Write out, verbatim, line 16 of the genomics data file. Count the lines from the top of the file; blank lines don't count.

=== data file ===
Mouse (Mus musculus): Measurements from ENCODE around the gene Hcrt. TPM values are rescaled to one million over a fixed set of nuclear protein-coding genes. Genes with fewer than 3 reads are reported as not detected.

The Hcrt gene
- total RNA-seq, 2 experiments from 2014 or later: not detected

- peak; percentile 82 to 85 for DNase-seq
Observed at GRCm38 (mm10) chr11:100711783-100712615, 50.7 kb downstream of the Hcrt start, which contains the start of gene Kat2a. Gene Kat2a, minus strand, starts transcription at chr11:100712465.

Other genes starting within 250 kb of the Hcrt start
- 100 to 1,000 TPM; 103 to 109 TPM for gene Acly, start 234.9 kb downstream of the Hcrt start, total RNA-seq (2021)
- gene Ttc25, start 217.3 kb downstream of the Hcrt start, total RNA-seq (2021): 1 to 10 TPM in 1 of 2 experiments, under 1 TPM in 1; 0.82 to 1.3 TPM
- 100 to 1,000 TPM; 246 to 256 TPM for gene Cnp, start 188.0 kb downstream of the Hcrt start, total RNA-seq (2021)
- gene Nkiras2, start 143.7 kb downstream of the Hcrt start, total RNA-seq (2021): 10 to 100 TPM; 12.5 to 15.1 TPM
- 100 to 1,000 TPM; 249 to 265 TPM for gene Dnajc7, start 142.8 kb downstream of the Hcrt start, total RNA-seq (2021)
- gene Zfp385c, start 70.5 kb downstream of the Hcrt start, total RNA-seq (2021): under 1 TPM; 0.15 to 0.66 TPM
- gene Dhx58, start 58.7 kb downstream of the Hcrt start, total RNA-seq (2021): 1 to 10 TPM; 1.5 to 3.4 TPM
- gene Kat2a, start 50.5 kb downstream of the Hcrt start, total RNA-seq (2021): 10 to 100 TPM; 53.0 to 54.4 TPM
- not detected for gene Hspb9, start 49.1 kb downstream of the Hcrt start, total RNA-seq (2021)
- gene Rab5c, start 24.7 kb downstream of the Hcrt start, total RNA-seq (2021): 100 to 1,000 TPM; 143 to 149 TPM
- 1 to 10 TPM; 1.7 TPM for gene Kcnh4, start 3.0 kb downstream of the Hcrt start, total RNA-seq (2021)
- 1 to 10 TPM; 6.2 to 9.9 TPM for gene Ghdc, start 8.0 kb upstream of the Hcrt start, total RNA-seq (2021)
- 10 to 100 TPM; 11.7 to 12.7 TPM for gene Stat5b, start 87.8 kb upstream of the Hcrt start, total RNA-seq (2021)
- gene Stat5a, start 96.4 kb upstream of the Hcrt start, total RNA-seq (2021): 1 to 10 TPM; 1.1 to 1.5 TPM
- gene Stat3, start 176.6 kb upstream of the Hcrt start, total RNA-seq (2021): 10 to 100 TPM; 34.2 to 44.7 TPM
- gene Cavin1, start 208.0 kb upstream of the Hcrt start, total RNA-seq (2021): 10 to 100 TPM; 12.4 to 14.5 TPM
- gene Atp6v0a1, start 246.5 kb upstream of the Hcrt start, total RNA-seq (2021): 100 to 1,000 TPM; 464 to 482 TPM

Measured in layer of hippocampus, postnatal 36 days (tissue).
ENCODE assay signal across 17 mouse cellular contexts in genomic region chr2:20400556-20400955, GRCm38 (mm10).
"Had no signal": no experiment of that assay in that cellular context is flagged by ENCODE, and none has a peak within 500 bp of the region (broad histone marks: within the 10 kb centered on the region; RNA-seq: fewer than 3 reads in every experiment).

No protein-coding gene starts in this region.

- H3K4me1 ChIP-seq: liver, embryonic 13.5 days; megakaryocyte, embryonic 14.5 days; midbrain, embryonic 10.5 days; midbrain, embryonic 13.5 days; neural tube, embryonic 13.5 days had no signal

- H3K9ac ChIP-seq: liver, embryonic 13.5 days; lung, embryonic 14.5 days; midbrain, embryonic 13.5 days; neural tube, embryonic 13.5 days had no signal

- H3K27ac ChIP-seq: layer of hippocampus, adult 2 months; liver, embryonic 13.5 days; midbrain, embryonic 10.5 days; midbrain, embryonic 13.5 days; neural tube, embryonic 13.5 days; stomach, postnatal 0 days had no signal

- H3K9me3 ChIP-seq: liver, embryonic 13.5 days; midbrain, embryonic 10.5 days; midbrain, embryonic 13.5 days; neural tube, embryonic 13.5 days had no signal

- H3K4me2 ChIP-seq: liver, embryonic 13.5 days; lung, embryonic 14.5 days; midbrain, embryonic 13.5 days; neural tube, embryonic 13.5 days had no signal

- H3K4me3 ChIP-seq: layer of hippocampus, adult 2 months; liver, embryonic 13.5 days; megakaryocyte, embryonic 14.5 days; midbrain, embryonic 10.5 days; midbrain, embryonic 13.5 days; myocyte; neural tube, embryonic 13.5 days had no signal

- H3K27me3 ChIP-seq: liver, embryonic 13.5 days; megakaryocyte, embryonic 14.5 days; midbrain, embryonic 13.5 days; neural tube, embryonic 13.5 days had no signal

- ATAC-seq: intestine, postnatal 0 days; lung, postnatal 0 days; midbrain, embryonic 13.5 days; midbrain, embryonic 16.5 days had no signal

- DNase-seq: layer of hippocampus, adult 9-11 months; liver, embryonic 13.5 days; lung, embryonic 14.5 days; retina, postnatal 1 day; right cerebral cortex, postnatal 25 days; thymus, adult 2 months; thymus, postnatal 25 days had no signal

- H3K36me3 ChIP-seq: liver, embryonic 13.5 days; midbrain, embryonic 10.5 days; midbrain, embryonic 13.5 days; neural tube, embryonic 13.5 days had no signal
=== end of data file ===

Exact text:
- gene Rab5c, start 24.7 kb downstream of the Hcrt start, total RNA-seq (2021): 100 to 1,000 TPM; 143 to 149 TPM